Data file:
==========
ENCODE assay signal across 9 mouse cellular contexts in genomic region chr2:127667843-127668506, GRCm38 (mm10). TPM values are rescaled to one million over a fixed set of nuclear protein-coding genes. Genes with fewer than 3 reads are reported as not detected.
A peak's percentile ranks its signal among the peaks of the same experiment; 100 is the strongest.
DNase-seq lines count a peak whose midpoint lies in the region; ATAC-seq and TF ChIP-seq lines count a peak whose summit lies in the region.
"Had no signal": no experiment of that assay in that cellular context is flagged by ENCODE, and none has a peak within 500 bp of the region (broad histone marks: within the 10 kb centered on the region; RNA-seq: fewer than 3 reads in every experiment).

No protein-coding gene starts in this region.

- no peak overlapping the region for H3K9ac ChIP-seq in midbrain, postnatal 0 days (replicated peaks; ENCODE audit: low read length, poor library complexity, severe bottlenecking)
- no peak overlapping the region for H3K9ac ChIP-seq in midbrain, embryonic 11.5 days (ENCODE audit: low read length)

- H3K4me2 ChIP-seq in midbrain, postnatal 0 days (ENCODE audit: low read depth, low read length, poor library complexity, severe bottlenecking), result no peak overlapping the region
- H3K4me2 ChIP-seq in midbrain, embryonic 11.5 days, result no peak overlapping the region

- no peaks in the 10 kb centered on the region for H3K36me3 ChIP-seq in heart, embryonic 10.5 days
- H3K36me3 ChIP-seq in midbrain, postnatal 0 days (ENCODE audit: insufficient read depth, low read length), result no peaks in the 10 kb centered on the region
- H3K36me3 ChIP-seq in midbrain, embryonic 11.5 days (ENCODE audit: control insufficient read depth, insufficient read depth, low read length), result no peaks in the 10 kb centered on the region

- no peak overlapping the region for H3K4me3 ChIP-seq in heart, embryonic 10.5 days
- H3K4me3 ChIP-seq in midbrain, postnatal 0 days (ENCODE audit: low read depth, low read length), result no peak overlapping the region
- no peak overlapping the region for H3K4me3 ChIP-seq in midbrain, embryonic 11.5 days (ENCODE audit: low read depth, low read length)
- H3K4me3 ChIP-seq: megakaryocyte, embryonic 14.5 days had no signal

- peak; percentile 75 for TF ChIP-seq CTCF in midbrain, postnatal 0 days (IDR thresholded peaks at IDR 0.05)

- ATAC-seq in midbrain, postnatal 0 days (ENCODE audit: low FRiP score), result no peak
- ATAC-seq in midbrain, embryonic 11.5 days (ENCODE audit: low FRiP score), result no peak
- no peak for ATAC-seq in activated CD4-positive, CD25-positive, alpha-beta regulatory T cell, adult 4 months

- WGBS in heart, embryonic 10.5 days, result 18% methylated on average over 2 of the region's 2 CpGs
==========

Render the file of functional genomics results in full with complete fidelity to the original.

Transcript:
ENCODE assay signal across 9 mouse cellular contexts in genomic region chr2:127667843-127668506, GRCm38 (mm10). TPM values are rescaled to one million over a fixed set of nuclear protein-coding genes. Genes with fewer than 3 reads are reported as not detected.
A peak's percentile ranks its signal among the peaks of the same experiment; 100 is the strongest.
DNase-seq lines count a peak whose midpoint lies in the region; ATAC-seq and TF ChIP-seq lines count a peak whose summit lies in the region.
"Had no signal": no experiment of that assay in that cellular context is flagged by ENCODE, and none has a peak within 500 bp of the region (broad histone marks: within the 10 kb centered on the region; RNA-seq: fewer than 3 reads in every experiment).

No protein-coding gene starts in this region.

- no peak overlapping the region for H3K9ac ChIP-seq in midbrain, postnatal 0 days (replicated peaks; ENCODE audit: low read length, poor library complexity, severe bottlenecking)
- no peak overlapping the region for H3K9ac ChIP-seq in midbrain, embryonic 11.5 days (ENCODE audit: low read length)

- H3K4me2 ChIP-seq in midbrain, postnatal 0 days (ENCODE audit: low read depth, low read length, poor library complexity, severe bottlenecking), result no peak overlapping the region
- H3K4me2 ChIP-seq in midbrain, embryonic 11.5 days, result no peak overlapping the region

- no peaks in the 10 kb centered on the region for H3K36me3 ChIP-seq in heart, embryonic 10.5 days
- H3K36me3 ChIP-seq in midbrain, postnatal 0 days (ENCODE audit: insufficient read depth, low read length), result no peaks in the 10 kb centered on the region
- H3K36me3 ChIP-seq in midbrain, embryonic 11.5 days (ENCODE audit: control insufficient read depth, insufficient read depth, low read length), result no peaks in the 10 kb centered on the region

- no peak overlapping the region for H3K4me3 ChIP-seq in heart, embryonic 10.5 days
- H3K4me3 ChIP-seq in midbrain, postnatal 0 days (ENCODE audit: low read depth, low read length), result no peak overlapping the region
- no peak overlapping the region for H3K4me3 ChIP-seq in midbrain, embryonic 11.5 days (ENCODE audit: low read depth, low read length)
- H3K4me3 ChIP-seq: megakaryocyte, embryonic 14.5 days had no signal

- peak; percentile 75 for TF ChIP-seq CTCF in midbrain, postnatal 0 days (IDR thresholded peaks at IDR 0.05)

- ATAC-seq in midbrain, postnatal 0 days (ENCODE audit: low FRiP score), result no peak
- ATAC-seq in midbrain, embryonic 11.5 days (ENCODE audit: low FRiP score), result no peak
- no peak for ATAC-seq in activated CD4-positive, CD25-positive, alpha-beta regulatory T cell, adult 4 months

- WGBS in heart, embryonic 10.5 days, result 18% methylated on average over 2 of the region's 2 CpGs